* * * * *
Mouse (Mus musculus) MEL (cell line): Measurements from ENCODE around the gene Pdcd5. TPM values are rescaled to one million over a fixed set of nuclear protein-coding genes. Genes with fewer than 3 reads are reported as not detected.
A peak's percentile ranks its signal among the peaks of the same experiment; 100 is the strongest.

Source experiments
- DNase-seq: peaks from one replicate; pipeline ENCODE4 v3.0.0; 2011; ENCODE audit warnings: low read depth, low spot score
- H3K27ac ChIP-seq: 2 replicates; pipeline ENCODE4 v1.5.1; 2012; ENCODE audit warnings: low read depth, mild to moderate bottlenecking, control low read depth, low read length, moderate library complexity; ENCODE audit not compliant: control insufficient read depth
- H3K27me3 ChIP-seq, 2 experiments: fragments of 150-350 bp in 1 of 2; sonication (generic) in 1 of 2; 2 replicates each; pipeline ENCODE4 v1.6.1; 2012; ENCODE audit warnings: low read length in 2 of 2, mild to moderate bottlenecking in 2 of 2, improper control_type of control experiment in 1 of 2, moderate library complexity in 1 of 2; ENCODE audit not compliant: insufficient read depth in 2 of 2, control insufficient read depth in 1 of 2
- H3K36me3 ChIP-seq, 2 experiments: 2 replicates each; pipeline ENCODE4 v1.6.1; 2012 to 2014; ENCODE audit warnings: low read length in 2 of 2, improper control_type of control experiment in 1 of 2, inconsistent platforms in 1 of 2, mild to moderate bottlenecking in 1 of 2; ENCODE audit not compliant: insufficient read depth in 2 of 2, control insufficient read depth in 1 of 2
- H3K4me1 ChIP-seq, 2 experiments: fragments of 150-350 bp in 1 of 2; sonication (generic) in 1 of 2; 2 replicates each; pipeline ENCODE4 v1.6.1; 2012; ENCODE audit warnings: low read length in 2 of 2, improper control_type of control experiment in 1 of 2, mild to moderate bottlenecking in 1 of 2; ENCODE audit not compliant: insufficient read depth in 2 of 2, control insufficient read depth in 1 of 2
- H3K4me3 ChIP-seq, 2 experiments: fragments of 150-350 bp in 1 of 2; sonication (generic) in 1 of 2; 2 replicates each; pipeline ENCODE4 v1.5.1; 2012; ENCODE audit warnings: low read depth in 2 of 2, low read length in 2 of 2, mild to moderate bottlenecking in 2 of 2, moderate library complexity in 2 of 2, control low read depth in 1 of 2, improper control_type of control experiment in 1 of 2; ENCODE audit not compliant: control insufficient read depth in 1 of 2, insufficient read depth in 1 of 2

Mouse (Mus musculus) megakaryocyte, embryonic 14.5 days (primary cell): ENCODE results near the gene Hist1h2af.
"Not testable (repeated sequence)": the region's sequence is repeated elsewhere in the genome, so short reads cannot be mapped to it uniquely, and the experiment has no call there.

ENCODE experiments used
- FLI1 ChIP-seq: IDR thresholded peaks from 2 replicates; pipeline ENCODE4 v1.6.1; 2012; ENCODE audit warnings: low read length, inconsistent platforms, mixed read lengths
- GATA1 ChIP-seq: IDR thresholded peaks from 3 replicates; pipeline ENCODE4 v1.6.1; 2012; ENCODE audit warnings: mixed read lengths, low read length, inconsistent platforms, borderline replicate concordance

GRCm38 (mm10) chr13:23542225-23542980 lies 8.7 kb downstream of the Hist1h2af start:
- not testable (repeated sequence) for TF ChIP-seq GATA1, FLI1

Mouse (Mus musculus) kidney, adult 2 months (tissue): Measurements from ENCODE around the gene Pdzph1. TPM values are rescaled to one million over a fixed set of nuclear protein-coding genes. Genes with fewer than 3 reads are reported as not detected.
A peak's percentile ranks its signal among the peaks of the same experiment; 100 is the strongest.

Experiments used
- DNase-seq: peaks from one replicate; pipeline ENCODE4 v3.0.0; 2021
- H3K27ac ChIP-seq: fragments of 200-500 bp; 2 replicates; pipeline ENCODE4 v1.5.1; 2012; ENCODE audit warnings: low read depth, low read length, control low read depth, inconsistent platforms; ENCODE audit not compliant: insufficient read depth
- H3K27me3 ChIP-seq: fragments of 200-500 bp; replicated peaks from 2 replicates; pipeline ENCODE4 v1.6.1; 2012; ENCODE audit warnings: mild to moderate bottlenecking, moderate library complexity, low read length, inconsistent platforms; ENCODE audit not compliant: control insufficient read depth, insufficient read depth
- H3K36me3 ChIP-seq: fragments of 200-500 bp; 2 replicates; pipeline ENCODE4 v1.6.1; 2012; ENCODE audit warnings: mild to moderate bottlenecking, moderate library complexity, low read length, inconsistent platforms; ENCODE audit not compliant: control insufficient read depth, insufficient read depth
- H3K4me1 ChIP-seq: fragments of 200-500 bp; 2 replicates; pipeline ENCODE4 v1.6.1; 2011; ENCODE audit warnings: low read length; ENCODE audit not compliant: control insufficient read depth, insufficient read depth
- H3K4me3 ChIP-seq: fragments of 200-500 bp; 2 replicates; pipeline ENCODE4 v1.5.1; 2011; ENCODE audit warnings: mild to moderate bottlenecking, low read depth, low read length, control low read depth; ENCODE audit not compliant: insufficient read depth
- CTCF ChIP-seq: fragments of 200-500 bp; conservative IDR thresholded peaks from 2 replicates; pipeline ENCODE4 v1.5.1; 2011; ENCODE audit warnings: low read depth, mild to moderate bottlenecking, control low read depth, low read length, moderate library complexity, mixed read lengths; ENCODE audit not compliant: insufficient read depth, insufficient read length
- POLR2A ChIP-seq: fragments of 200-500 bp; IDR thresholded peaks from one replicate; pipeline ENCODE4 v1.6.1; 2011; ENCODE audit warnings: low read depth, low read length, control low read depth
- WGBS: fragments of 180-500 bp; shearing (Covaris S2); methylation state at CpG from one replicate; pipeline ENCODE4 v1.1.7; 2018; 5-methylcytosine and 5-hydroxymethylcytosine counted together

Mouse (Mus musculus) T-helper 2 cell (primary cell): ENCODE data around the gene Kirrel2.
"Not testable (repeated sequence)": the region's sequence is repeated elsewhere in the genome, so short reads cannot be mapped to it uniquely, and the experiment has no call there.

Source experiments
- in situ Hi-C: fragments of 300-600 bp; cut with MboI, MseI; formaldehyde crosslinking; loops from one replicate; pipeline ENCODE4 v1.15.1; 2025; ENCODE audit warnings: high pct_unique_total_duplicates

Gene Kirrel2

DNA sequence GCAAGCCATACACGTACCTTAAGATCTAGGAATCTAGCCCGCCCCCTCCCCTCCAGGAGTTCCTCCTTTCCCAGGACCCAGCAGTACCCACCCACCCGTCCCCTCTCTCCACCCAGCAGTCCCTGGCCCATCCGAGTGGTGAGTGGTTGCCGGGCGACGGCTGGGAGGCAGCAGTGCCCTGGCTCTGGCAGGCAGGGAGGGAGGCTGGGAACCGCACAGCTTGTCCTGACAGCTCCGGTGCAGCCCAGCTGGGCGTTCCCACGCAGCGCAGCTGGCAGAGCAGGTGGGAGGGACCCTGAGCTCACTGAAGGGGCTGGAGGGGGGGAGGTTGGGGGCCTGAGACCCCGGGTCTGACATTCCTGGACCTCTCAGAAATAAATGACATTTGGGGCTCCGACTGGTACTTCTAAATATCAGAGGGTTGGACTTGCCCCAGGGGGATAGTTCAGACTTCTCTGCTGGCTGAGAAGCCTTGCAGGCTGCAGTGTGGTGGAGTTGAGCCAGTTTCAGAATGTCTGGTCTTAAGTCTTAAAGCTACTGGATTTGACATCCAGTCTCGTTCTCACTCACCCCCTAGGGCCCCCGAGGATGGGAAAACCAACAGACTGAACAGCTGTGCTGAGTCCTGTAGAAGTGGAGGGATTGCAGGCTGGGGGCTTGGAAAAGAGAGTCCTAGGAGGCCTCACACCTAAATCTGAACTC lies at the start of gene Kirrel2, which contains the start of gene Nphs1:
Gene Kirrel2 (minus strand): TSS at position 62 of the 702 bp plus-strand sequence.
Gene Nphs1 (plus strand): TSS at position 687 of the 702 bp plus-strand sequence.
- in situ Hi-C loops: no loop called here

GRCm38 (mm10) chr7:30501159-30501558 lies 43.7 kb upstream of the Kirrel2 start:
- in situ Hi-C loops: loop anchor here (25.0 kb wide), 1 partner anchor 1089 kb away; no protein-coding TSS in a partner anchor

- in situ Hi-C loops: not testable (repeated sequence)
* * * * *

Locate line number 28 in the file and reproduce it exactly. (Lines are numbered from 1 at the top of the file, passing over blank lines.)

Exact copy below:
- WGBS: fragments of 180-500 bp; shearing (Covaris S2); methylation state at CpG from one replicate; pipeline ENCODE4 v1.1.7; 2018; 5-methylcytosine and 5-hydroxymethylcytosine counted together